The college hopes to increase its reach in the fall of 2015 with the Kirkwood Regional Center at the University of Iowa. The center will have a STEM Hub and the Grant Wood Area Education Agency area office. In the application, Prusha wrote the center will hopefully provide an avenue to further education but also to place an emphasis on “awareness building … from elementary schools through senior year.”
Over the year, Kirkwood also made steps to become a more green campus, receiving one of 12 Environmental Excellence awards and the sole Special Recognition in Waste Management award from the Iowa governor’s office. The community college was also awarded with the national-level Green Campus award.
Kirkwood also gave away more than $3 million in scholarship awards, as well as honoring veterans through the 2014 Kirkwood Purple Heart Scholarship, given to wounded veterans.
LL Pelling Co.
• 1425 W. Penn St., North Liberty, 52317
• Chief officer: Chuck Finnegan
• Number of employees: 224
• Number of years in business: 66
LL Pelling Co. is an asphalt contractor and producer. It does other construction services such as pavement markings and concrete repair.
Lloyd Pelling Sr. established the business in 1949 in the Williamsburg area. In the time when roads were transitioning from mud to gravel before going to pavement, Pelling created a company to oil area roads.
The company’s first major expansion came in 1956 when it grew to Iowa City. LL Pelling took another major stride in 1968 when it became a sister corporation of Cedar Rapids Asphalt and Paving Co.
The partnership lasted until 1993 when the Cedar Rapids Asphalt and Paving dissolved and began operating under the LL Pelling Co. name, in both the Cedar Rapids and Iowa City areas.
The company has grown into an asphalt contractor and producer with a variety of different types of clients including industrial, commercial and municipal organizations. It has asphalt plants in Iowa City, Cedar Rapids and Marion.
LL Pelling Co. also provides concrete construction, repair and maintenance along with pavement markings and shingle recycling.
In the past year, LL Pelling completed a $20 million project — the paving of the north and southbound lanes of Interstate 380. The project included three different contracts and more than 10 subcontractors.
During the run of the project, the company used Iowa-based subcontractors and materials suppliers.
“The LL Pelling Co. considers I-380 their greatest accomplishment last year for several reasons — the financial value, work it provided to Iowa employees and companies, difficulties that were overcome and the end result to Corridor residents,” said Carrie Diaz, a marketing representative for LL Pelling.
It used both recycled asphalt pavement and recycled shingles on part of the roadway. In addition, it was required to do all its work at night so as to not inconvenience drivers.
Despite this challenge, the company completed the project on time.
LL Pelling donates time, money and resources to organizations such as Special Olympics Iowa, Johnson County United Way and the Iowa Children’s Museum.
• 2600 University Parkway, Coralville, 52241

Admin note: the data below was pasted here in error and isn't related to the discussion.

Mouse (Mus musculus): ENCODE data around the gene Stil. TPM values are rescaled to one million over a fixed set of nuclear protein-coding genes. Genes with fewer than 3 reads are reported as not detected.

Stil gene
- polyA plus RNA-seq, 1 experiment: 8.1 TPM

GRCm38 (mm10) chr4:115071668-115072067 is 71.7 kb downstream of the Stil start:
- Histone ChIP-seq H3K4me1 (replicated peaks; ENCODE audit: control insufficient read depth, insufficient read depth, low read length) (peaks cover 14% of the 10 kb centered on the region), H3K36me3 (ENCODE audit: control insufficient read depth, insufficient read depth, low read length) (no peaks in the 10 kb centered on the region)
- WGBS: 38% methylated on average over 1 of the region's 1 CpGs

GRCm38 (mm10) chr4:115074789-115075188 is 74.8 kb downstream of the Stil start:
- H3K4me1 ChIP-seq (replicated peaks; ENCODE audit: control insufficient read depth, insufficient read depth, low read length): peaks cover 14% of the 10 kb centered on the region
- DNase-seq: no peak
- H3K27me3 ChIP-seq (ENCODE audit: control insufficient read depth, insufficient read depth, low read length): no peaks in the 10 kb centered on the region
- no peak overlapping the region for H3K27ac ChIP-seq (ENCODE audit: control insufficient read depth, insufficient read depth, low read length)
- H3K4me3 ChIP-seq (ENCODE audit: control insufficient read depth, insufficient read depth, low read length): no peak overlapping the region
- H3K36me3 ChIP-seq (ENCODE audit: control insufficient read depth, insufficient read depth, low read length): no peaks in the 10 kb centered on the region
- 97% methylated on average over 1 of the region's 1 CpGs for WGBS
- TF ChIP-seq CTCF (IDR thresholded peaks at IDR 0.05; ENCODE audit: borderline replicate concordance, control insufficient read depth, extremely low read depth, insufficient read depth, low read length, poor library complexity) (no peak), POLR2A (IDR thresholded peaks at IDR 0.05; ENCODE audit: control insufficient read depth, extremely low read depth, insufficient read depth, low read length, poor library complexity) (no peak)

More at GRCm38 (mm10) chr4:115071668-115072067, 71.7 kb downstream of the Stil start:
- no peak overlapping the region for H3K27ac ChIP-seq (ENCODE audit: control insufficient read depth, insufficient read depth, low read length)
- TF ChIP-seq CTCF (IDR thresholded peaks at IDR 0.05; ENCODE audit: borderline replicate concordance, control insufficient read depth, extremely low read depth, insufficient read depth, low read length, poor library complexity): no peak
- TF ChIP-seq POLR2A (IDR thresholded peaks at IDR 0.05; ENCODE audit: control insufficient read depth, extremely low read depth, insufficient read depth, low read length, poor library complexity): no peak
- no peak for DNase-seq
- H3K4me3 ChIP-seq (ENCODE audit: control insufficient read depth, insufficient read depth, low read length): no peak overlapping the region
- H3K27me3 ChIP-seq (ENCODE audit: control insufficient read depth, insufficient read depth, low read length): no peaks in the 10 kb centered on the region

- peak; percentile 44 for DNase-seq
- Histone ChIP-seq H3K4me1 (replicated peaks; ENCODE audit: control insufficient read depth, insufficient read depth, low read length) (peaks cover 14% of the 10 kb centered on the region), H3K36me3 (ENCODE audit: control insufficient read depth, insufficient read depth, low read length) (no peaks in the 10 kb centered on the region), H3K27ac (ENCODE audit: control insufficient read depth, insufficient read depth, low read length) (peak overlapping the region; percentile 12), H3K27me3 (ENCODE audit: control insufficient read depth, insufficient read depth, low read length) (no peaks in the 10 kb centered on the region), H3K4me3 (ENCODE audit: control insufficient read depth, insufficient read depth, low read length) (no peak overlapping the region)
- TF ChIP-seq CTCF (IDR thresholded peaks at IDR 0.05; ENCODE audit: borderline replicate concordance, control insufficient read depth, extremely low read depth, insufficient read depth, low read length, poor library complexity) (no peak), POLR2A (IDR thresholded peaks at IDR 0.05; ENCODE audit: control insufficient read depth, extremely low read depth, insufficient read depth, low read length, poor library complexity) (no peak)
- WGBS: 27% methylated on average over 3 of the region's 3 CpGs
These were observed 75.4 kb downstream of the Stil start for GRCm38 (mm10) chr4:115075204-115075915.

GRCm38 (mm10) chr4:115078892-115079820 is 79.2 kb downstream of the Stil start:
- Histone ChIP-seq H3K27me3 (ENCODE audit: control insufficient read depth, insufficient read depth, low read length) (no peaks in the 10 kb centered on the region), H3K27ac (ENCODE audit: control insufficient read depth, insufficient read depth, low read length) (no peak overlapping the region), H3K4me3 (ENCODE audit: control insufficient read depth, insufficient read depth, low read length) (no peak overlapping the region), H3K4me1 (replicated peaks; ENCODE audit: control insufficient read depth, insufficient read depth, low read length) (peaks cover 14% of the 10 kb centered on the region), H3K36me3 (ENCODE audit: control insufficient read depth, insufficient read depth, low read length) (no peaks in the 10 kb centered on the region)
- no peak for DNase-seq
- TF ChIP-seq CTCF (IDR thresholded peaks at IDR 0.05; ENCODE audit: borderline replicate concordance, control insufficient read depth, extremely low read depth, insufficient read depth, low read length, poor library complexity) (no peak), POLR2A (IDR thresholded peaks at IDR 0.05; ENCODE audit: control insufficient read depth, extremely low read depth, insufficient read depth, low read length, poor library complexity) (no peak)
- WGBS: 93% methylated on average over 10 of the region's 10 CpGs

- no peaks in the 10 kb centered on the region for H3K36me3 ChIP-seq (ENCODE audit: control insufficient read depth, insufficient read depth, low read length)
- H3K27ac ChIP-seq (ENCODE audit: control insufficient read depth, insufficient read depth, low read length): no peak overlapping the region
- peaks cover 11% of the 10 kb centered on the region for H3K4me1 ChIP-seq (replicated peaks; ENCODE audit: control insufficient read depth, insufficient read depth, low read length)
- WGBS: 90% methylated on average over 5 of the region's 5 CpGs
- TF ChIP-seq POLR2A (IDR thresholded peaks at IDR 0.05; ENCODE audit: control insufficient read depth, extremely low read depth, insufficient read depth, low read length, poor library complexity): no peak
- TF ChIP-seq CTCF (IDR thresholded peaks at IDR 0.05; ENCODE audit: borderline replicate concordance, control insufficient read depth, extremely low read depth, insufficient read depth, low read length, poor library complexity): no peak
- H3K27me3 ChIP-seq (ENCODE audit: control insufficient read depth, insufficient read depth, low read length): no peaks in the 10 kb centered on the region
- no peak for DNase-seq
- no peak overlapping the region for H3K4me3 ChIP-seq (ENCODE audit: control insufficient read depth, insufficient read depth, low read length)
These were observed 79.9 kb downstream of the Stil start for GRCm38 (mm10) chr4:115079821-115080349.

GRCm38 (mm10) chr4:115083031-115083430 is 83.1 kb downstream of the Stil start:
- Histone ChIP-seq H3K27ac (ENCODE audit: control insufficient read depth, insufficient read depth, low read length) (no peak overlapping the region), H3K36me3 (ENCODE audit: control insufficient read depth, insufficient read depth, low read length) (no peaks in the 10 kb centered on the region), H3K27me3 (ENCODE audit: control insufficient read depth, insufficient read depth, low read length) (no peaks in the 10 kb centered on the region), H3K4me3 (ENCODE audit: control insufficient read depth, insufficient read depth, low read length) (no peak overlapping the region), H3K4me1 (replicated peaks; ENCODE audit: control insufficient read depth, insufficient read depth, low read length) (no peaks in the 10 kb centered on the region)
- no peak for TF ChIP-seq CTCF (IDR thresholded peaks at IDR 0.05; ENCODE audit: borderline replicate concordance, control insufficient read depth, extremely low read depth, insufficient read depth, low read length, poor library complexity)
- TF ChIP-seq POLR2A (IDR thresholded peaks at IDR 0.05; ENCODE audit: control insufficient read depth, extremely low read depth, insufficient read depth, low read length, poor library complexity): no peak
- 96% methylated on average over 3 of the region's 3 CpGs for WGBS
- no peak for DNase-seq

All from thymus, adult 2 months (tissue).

• Chief officer: Chris Klitgaard
• Number of employees: 300
• Number of years in business: 8
MediRevv started off with just six employees.
Eight years later, the health care revenue cycle management company has nearly 300 employees and is planning to build a third facility.
MediRevv works as an extension of a hospital’s business office — working with insurance companies to collect funds for hospital services. When a patient pays out-of-pocket costs, the company also works with them to resolve accounts and makes sure patients understand claims.
The company serves a wide range of clients that includes individual hospitals, physician groups and academic medical centers, such as the University of Iowa Hospitals and Clinics.
The Coralville-based company saw a 38 percent increase in revenue in 2014 and expects a 25 percent increase in revenue in 2015.
The growth fueled the creation of two additional divisions within MediRevv — coding services and eligibility management, which began in June.
Certified coding employees have worked with medical providers to assist them in a major transition between insurance billing coding systems while the eligibility management division helps patient’s enroll in Medicaid and other medical assistance programs.
That growth has not gone unnoticed.
The Technology Association of Iowa and the Inc. 5000 List have all recognized MediRevv over the years.
The company also works to create a company culture that recognizes community service, with a volunteer time off program that gives employees 16 hours of paid time off to volunteer at a charity of their choice, including Habitat for Humanity, Big Brothers and Big Sisters and the North Liberty Community Pantry.
Mercy Medical Center
• 701 10th St. SE, Cedar Rapids, 52403
• Chief officer: Tim Charles
• Number of employees: 2775
• Number of years in business: 114
More than 110 years ago, the Sisters of Mercy created a medical center to provide health care for the sick and poor.
“Although the faces and technologies have changed throughout the years, our vision and mission still reflect our commitment to continuing the Sisters’ work today and for years in the future,” the organization wrote in its application.
Mercy works to support the community, hosting and participating in a number of events and causes in the past year alone, including Especially For You Race Against Breast Cancer, KCRG-TV9 Show You Care Sponsorship, JDRF Walk, North Liberty Blues and BBQ and Relay For Life.